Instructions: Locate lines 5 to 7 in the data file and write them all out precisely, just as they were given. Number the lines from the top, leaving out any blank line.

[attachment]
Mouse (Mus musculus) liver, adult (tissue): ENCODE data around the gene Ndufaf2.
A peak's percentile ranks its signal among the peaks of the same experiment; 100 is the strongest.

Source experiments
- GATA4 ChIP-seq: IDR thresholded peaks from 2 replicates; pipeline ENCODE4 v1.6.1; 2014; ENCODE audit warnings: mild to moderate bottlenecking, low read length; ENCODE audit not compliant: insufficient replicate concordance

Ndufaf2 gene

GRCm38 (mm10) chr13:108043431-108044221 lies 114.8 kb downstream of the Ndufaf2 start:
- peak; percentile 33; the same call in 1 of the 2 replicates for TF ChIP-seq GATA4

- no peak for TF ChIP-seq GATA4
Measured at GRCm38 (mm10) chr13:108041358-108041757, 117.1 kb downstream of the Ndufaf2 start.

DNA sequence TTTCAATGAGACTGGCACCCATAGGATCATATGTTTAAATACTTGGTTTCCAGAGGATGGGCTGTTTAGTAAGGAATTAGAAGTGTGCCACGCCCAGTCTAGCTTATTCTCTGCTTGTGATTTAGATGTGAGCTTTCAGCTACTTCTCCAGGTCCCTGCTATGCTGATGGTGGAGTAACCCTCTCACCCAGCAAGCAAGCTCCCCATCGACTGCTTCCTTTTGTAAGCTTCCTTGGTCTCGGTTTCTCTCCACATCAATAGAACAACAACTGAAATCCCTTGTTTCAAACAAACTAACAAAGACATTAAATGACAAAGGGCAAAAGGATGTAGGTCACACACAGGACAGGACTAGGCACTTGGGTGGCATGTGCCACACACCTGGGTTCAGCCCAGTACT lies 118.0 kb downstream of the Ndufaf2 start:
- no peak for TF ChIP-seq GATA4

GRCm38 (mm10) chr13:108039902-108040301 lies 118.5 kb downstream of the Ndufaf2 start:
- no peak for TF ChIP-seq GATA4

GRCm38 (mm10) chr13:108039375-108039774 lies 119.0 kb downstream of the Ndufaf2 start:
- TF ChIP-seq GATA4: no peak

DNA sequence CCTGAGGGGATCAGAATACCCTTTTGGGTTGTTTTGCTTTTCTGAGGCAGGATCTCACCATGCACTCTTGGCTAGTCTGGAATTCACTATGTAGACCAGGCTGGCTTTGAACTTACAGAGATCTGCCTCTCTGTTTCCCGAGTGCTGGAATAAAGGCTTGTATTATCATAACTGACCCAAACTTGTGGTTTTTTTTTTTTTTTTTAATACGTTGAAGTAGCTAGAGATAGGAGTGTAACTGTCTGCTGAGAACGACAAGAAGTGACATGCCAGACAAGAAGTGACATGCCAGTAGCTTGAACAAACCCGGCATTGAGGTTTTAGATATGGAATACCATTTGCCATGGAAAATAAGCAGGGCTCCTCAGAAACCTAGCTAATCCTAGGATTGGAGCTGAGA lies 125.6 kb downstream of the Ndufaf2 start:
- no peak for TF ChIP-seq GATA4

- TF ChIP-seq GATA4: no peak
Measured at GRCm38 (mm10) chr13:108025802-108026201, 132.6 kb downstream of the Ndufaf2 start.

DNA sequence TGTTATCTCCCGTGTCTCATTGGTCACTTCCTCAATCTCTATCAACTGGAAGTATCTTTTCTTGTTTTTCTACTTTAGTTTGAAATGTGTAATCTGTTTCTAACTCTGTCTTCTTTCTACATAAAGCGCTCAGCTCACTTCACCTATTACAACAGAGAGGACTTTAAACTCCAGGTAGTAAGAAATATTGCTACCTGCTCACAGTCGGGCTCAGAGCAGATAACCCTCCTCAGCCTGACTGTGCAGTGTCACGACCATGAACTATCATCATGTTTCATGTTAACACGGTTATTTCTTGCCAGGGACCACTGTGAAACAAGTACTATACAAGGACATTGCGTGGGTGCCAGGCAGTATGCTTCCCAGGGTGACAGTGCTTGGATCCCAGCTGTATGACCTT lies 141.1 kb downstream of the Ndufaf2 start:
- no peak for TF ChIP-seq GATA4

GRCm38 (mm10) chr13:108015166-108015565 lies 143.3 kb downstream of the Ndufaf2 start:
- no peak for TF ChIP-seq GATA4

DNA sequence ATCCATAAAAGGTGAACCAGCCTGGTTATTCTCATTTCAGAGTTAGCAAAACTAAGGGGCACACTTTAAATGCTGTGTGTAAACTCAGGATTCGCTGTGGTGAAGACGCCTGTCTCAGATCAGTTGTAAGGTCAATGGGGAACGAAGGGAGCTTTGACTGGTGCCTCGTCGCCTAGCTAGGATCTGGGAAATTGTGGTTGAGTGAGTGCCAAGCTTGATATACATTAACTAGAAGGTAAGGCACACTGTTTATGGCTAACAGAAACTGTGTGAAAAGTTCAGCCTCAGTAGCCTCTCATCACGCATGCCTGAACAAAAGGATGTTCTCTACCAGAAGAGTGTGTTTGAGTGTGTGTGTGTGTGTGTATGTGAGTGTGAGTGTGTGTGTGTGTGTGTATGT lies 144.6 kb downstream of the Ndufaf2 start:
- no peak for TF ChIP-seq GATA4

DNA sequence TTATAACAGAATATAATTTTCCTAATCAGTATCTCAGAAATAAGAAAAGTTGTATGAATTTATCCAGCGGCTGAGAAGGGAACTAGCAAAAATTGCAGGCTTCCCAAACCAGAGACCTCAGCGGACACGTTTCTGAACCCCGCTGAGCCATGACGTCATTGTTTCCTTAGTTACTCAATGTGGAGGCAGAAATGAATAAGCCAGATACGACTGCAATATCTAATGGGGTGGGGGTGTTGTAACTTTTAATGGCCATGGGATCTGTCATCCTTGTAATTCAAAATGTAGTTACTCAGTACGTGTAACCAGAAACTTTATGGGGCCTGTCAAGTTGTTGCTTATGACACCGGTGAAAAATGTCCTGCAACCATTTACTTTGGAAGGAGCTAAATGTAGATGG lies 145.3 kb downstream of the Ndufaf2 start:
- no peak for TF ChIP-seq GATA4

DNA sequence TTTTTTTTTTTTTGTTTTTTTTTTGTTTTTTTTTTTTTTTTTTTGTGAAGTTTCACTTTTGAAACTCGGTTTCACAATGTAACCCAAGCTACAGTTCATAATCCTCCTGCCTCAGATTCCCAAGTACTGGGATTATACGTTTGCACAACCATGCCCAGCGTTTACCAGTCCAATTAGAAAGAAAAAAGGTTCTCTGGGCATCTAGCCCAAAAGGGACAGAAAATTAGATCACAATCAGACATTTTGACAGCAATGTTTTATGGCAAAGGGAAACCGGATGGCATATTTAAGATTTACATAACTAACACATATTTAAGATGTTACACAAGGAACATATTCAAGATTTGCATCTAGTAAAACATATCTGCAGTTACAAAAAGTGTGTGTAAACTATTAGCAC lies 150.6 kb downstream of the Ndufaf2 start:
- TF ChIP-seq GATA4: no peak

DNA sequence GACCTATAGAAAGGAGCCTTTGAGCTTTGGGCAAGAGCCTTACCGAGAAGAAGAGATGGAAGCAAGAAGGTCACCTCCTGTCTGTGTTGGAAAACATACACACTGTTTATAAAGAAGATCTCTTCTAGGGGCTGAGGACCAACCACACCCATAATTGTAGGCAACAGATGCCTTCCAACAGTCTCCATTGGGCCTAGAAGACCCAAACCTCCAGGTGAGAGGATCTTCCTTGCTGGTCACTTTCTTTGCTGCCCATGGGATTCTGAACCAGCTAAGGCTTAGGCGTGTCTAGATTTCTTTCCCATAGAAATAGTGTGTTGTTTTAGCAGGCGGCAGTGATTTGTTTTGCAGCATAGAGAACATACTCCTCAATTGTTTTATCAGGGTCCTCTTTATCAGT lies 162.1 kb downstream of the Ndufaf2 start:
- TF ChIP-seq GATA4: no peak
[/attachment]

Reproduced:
Ndufaf2 gene

GRCm38 (mm10) chr13:108043431-108044221 lies 114.8 kb downstream of the Ndufaf2 start:
- peak; percentile 33; the same call in 1 of the 2 replicates for TF ChIP-seq GATA4